As it is always possible that the observed phenomena associated with dehydration may be temporally, but not causally, linked, there is a need for cross sectional studies to determine the practical relevance of data collected in the more precise, yet less athletically demanding laboratory studies. For example, it is not possible to recreate in the laboratory, the performances achieved in real outdoor Ironman triathlons lasting 8–17 hours, as extraneous variables contributing to final outcome measures in the field are standardised and well controlled. In addition, longitudinal interventional studies, in which subjects are randomly assigning to different rates of fluid ingestion during competition to ensure that they develop varying levels of dehydration during a 17 hour competition, are neither possible nor at present ethical because it is currently believed that a restricted fluid intake during exercise jeopardises both the health and the performance of endurance athletes.1
In a recent study of the first Ironman triathlon on the African continent,8 some of the most successful athletes completed the race with percentage body weight losses greater than those considered to be incapacitating by Adolph et al.4 Indeed the athlete with the greatest individual weight loss (8.2%) in that race had one of the fastest 42 km marathon times (213 minutes). In addition, there was no evidence that athletes who experienced greater percentage weight losses were at increased risk of requiring medical assistance at the end of the race. Indeed, the proportion of athletes requiring medical care at the race finish (5%) was the lowest yet recorded in any equivalent Ironman race. It is more usual for 20–30% of finishers to require medical care after a 224 km Ironman triathlon.9–11 These results therefore question the historical findings from the desert studies as well as the more modern belief that any level of dehydration in excess of 2% is detrimental to athletic performance.1,6,7
To supplement these findings, we repeated the same study but on a larger number of athletes in the 224 km 2001 South African Ironman triathlon. In addition, all entrants in the race were required to have a medical evaluation before they were discharged from the race finish, regardless of whether or not they completed the race. Our hypothesis was that there is no increased risk of medical complication associated with high levels of weight loss during an ultraendurance competitive event performed out of doors in a moderate environment. Thus the specific aim of the study was to answer the questions: is a weight loss of 7% or more incapacitating, and are such high levels of weight loss associated with a higher prevalence of diagnosable medical conditions?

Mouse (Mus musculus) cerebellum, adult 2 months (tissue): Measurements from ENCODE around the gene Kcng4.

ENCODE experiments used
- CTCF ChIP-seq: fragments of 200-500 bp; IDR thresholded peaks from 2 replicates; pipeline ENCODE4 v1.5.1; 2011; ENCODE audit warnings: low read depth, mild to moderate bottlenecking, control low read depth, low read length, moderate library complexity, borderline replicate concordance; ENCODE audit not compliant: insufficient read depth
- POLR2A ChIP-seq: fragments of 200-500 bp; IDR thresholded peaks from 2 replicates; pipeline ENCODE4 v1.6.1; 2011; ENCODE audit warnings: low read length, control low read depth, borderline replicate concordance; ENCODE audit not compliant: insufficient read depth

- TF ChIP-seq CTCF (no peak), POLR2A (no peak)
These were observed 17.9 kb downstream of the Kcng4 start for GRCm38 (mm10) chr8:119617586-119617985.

All entrants in the first two official South African Ironman triathlons, held during 2000 and 2001 at Gordon’s Bay (situated 55 km from Cape Town, South Africa), were invited to participate in the study. Each athlete was contacted before the race and was sent a complete explanation of the study and an informed consent form. Written informed consent was received from each athlete during the race registration, which was held for the three days before the race. Approval for this study was obtained from the Research Ethics Committee of the Faculty of Health Sciences, University of Cape Town. The South African Weather Service provided details of the environmental conditions on the two race days. During the three days preceding the race day, an interview was scheduled with each race entrant to ensure that each was fully informed of, and understood, the aims and methods of the study.
The methodology used has been described in detail elsewhere8 and will therefore be discussed only briefly here.
Measurement of body weight, blood pressure, and rectal temperature
The methods for measuring body weight and rectal temperature have been described previously.8 Briefly, at registration, subjects were weighed, and resting blood pressure was measured with the subject supine. On the morning of the race, subjects were weighed again on the same scales, without shoes and only wearing a swimming costume (without wetsuit).
All athletes who finished the race were directed to the medical tent situated 20 m from the finish line; it was the only exit from the finishing area. On entering the medical tent, subjects were weighed without shoes. They were also further tested and medically evaluated before being discharged as soon as their physical condition allowed.